|a screen or mat covered with a dark material for shielding a camera lens from excess light or glare.|
|a calculus or concretion found in the stomach or intestines of certain animals, esp. ruminants, formerly reputed to be an effective remedy for poison.|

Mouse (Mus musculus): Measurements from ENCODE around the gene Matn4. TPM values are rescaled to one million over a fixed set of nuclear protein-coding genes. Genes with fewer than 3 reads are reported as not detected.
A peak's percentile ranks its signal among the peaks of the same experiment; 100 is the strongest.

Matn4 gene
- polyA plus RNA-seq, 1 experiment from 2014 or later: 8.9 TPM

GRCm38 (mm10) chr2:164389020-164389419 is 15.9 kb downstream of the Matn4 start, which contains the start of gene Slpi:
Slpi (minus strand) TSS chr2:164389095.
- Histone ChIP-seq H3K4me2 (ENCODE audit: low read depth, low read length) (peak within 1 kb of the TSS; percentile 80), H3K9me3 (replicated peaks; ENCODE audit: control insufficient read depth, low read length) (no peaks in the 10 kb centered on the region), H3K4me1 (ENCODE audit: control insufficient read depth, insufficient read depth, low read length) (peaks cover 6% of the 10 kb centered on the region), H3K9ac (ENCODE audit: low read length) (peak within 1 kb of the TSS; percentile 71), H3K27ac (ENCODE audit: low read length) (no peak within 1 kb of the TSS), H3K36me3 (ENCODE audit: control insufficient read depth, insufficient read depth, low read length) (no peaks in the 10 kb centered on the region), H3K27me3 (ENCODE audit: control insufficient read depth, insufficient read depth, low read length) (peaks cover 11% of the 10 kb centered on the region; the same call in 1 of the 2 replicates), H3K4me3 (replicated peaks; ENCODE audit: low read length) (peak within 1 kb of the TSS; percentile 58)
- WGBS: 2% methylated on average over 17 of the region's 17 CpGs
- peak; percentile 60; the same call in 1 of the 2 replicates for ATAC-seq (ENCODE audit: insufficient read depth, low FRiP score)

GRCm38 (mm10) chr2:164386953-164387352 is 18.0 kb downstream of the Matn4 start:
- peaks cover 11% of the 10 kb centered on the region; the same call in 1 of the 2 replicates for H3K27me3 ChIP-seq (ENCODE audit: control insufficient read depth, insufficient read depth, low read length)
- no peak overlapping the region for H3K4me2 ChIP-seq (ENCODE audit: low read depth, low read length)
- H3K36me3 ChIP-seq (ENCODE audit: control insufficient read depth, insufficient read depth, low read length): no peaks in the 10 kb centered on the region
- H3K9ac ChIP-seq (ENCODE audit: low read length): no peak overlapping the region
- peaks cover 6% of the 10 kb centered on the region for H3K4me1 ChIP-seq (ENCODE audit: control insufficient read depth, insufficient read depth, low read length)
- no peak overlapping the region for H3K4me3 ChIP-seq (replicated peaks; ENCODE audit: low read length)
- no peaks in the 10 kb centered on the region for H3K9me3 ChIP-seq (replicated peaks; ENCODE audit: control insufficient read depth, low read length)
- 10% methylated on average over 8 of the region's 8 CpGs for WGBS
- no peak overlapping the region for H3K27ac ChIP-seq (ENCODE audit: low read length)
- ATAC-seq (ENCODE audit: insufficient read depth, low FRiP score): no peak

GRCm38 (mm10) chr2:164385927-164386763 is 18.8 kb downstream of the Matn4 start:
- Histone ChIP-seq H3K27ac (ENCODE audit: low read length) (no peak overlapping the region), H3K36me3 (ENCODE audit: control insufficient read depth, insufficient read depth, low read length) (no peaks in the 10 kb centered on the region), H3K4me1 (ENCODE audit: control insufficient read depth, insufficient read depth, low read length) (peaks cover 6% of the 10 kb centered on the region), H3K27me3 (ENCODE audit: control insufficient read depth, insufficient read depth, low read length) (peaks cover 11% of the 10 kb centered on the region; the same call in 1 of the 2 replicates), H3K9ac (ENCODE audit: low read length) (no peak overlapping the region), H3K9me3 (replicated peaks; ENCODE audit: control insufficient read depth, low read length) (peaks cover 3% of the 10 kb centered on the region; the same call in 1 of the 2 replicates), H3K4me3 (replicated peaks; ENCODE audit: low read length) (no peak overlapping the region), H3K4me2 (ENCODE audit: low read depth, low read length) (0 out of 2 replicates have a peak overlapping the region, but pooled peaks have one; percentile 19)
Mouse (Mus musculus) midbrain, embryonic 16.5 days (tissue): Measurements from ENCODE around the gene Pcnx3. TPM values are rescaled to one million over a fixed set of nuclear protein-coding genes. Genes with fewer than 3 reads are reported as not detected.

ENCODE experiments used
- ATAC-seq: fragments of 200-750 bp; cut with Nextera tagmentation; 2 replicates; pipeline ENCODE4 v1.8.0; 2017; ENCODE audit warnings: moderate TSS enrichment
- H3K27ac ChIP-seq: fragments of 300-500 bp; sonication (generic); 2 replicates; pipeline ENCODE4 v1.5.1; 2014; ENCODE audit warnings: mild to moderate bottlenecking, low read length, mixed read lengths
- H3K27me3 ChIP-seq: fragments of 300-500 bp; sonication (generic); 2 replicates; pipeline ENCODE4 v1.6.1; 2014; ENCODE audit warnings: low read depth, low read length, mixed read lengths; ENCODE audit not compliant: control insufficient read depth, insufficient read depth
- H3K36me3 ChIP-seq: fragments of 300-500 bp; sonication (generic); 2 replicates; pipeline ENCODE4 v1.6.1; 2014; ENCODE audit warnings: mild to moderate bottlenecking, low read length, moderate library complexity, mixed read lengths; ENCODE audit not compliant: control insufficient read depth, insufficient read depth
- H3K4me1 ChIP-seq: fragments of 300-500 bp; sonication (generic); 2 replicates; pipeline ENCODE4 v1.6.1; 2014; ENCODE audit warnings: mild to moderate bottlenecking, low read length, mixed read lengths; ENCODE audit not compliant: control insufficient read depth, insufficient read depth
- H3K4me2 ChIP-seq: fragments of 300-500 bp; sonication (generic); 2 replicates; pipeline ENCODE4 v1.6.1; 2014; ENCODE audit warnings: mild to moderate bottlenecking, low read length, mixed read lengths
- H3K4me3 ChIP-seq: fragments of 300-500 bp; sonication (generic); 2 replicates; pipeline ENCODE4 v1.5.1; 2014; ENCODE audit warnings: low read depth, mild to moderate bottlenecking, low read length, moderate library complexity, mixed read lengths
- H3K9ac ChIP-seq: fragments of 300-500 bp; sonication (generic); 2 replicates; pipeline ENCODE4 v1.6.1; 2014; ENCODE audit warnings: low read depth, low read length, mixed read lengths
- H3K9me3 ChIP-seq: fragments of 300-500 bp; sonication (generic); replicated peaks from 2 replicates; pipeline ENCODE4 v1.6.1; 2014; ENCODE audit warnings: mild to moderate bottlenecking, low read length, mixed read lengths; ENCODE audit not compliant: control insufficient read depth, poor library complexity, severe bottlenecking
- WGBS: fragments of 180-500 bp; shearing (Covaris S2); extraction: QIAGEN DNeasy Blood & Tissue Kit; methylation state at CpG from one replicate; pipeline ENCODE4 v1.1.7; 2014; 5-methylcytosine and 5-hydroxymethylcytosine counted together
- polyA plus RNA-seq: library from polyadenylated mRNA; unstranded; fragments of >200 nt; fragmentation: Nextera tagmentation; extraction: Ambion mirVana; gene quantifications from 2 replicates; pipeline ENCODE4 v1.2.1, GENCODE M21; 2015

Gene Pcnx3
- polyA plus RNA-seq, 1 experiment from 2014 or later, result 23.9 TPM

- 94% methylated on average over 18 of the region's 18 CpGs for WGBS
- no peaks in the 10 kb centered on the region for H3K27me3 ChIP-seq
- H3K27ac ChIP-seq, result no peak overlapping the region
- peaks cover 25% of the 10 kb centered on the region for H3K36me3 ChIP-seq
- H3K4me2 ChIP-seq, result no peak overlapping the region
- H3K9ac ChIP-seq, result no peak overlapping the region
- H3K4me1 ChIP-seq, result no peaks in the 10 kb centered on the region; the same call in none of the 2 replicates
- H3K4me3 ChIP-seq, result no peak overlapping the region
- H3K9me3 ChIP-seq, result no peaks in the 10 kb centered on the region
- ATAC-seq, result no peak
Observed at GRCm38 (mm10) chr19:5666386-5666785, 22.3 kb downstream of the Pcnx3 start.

city, Lower Saxony Land (state), north-central Germany. It lies southeast of Hannover on the Innerste River in the foothills of the Harz Mountains. Originally it was a fort on the trade route between Cologne and Magdeburg. Louis I the Pious, son of Charlemagne, founded a bishopric there in 815, an event linked with the "thousand-year-old rosebush" (probably 300 to 500 years old) that blooms above the east choir of the cathedral. Such great prelates as Bernward (bishop 993-1022) and Gotthard (bishop 1022-38) fostered Hildesheim's development as a cultural centre in the 11th century. It became a member of the Hanseatic League and was chartered in 1300. Its bishops were princes of the Holy Roman Empire until 1803, although they lost territory when the town accepted the Reformation in 1542. Hildesheim passed to Prussia in 1803 and then to Hanover in 1815.
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